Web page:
John Vogel


John Vogel is a retired professor from the Tuck School of Business. His tenure at Dartmouth began in 1992, where he taught Real Estate and Entrepreneurship in the Social Sector, among other subjects. He was named by the “Business Week Guide” to Business Schools as one of Tuck’s “Outstanding Faculty” members.

I wonder why we don’t treat housing vouchers like food stamps. Families who fall on hard times can get food stamps right away. But it can take years and even decades to get a housing voucher.

Vogel: Airplane Noise

Mar 29, 2016

Recently I’ve been spending time in the Burlington area and wondering why we have to put up with the ear splitting noise of military planes as they take off and land. The good news is that they're phasing out the F-16s. The bad news is they'll be replacing them with F-35s.

In 2014, the Vermont Department of Housing and Community Development hired Bowen National Research to conduct a statewide housing needs assessment. The study concluded that Vermont has a significant housing shortage, especially for families and seniors who make less than $20,000 per year.

Amid the barrage of proposals from Presidential candidates, I’ve been surprised that the issue of housing hasn’t come up.

For many of us, December is the month when we make the majority of our philanthropic donations.

Vogel: Hang Ups

Nov 30, 2015

On November 3rd Congress passed and President Obama signed the Bipartisan Budget Act of 2015. Most of us breathed a sigh of relief. 

Creating a just and rational Immigration system poses difficult, complex and critical questions.

Vogel: Tuck Builds

Aug 21, 2015

Twenty four Tuck students will spend this week in Hartland, Lyme and Springfield, swinging hammers, moving boulders and participating in a pre-orientation program called Tuck BUILDS. Like most of our best co-curricular ideas, Tuck BUILDS was created by a couple of enthusiastic Tuck students as an alternative to sailing in Maine and math camp.

According to the latest research, 47% of children entering kindergarten are not ready to learn to read. And there’s a 90% chance that a poor reader at the end of first grade will always be a poor reader. Fortunately, we now have the tools to break this pattern and can do it in a way that would not cost taxpayers in Vermont any money.

Vogel: CLiF And Prisons

May 12, 2015

A recent study concluded that about 85% of children who become juvenile offenders are functionally illiterate. Low literacy rates are particularly high for the children of inmates.

Governor Shumlin recently announced a new plan to end homelessness by 2020. Unfortunately, the plan seems to be getting little traction, perhaps because he introduced a similar, five year plan in 2013, and since then homelessness in Vermont has actually gone up.

Vogel: Nineteen Days

Feb 19, 2015

Next Wednesday, February 25, The Norwich community will gather at the Marion Cross School to celebrate the nineteen days of Norwich.

Vogel: Philanthropy

Nov 10, 2014

Vermonters are caring people. We rank 9th in the country in helping our neighbors as volunteers.

During the holiday season, many of us also make financial donations to our favorite charities. According to Guidestar, which tracks the activities of thousands of nonprofits on its free website, half of the charitable organizations it surveyed receive the majority of their donations from October through December.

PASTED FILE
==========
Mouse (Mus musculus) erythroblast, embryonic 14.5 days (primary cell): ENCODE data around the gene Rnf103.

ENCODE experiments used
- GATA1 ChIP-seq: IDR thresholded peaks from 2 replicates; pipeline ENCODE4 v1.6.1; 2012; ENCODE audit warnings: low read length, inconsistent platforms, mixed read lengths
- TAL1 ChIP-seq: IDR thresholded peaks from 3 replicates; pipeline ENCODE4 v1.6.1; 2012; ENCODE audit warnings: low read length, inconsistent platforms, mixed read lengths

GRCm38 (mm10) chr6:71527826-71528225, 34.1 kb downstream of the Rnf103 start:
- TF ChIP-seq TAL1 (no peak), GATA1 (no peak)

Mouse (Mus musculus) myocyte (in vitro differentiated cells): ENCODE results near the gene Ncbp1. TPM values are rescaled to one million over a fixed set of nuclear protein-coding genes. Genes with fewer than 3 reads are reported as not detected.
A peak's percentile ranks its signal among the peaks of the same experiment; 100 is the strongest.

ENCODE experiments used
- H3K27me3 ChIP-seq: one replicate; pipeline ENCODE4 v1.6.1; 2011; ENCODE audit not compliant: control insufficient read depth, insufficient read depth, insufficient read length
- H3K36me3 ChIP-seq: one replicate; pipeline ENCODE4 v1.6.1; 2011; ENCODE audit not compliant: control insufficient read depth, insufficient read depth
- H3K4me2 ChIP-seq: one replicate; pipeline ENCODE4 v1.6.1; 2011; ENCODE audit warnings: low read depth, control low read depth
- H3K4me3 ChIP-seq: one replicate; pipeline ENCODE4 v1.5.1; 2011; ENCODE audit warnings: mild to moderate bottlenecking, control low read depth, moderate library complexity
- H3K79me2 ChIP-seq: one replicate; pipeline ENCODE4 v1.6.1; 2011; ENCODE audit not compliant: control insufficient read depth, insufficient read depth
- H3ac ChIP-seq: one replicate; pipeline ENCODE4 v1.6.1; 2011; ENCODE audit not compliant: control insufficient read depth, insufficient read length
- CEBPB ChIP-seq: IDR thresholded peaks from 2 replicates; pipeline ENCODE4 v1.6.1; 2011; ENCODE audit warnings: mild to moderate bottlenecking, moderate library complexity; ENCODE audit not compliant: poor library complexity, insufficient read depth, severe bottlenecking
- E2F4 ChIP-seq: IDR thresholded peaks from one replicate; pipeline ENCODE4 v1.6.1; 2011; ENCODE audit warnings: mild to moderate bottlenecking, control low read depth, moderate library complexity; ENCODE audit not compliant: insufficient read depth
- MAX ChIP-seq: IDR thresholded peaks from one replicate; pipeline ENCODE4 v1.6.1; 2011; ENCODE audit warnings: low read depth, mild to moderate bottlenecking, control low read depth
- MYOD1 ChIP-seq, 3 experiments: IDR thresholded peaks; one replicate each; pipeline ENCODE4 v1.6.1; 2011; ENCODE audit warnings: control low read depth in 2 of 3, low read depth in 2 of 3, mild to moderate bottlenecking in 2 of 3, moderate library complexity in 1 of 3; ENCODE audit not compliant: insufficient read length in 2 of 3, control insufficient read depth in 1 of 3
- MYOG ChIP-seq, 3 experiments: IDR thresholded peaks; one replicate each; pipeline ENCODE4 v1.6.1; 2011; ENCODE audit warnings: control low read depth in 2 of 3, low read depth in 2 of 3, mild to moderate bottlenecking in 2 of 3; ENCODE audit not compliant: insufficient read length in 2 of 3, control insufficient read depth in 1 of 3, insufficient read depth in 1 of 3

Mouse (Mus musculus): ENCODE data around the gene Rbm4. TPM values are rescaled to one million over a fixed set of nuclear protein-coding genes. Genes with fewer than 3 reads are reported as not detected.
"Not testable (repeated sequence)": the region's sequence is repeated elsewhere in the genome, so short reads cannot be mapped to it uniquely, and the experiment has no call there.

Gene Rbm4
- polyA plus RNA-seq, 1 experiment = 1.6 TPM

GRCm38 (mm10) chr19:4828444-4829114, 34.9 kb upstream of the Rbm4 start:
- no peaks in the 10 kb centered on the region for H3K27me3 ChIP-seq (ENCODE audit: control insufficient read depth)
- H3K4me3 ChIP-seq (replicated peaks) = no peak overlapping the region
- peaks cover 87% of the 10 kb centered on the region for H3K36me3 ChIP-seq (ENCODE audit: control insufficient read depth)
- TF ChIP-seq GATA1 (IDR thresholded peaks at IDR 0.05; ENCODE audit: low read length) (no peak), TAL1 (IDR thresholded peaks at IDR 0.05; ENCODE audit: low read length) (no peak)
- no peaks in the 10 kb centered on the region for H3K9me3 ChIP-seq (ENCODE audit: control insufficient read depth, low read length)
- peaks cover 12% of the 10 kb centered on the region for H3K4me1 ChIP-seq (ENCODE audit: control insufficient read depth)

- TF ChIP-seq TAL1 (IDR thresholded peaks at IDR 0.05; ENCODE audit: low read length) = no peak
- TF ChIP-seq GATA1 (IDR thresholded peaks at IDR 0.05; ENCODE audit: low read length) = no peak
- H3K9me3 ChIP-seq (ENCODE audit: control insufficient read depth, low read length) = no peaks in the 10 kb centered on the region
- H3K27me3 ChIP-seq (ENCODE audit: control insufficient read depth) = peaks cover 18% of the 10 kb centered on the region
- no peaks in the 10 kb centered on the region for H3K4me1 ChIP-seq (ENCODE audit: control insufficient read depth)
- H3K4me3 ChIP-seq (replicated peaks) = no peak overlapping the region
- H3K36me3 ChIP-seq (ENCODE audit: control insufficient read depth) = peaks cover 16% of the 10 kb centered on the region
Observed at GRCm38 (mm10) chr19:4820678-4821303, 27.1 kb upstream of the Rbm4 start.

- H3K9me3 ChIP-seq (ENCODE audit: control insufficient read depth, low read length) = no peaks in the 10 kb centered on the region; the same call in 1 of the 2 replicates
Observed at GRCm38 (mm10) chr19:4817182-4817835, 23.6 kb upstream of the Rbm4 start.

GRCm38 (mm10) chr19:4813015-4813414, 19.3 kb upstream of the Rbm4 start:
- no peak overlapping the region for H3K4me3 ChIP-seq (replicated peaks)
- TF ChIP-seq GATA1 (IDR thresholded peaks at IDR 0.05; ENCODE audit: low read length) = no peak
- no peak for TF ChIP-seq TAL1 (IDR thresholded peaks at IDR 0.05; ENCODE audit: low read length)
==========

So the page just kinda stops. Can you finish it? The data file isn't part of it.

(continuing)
On a beautiful October afternoon, horseback riding is a wonderful way to get off the beaten path and observe the fall foliage. But riding a horse is more than a means of transportation, and for people with disabilities horses can be an important part of their therapy.

Hippotherapy, or using horses to help treat patients, originated with the ancient Greeks in the fifth century B.C.E. It was used to help rehabilitate wounded soldiers.

Vogel: Solar Sense

Sep 17, 2014

Solar panels seem to be sprouting up everywhere these days: on roof tops, on walls and even in fields. Between 2008 and 2012 the cost of photovoltaic panels plunged by 77 percent. With these lower costs, many Vermonters wonder if it now makes financial sense for them to install solar panels on their homes.

Chiseled on a three ton rock at the entrance of all four Stew Leonard supermarkets in Connecticut and New York are two rules about how employees should treat their customers.



There’s a housing crisis in Vermont. According to a recent study, more than a quarter of Vermont renters pay more than 50% of their gross income in rent. Another study indicates that Vermont must build 21,000 affordable housing units just to meet the current need. And most alarming, more and more Vermonters are living in motels and even in their cars.

Given the urgent need, it’s painful to watch when precious housing resources get wasted. And at Safford Commons, a 36 unit affordable housing project in West Woodstock, more than 1.5 million dollars has been needlessly squandered.

For many Vermonters, the worry about running out of food is a monthly problem. Most families living on food stamps (now called the supplemental nutrition assistance program or SNAP) run out of food by the third or fourth week of every month. There are food shelves and other places they can turn to, but their anxiety about getting enough food takes a heavy toll.

Twenty years ago, the Neighborhood Development Corporation of Jamaica Plain built forty affordable homes in Boston. While under construction, more than 1000 people asked for applications. Because we were selling these homes as limited equity cooperatives, NDC held a number of meetings in the neighborhood to educate potential applicants about how limited equity cooperatives work and what would be expected of owners. What surprised everyone was that requiring people to attend a one hour meeting resulted in more than half the families dropping out.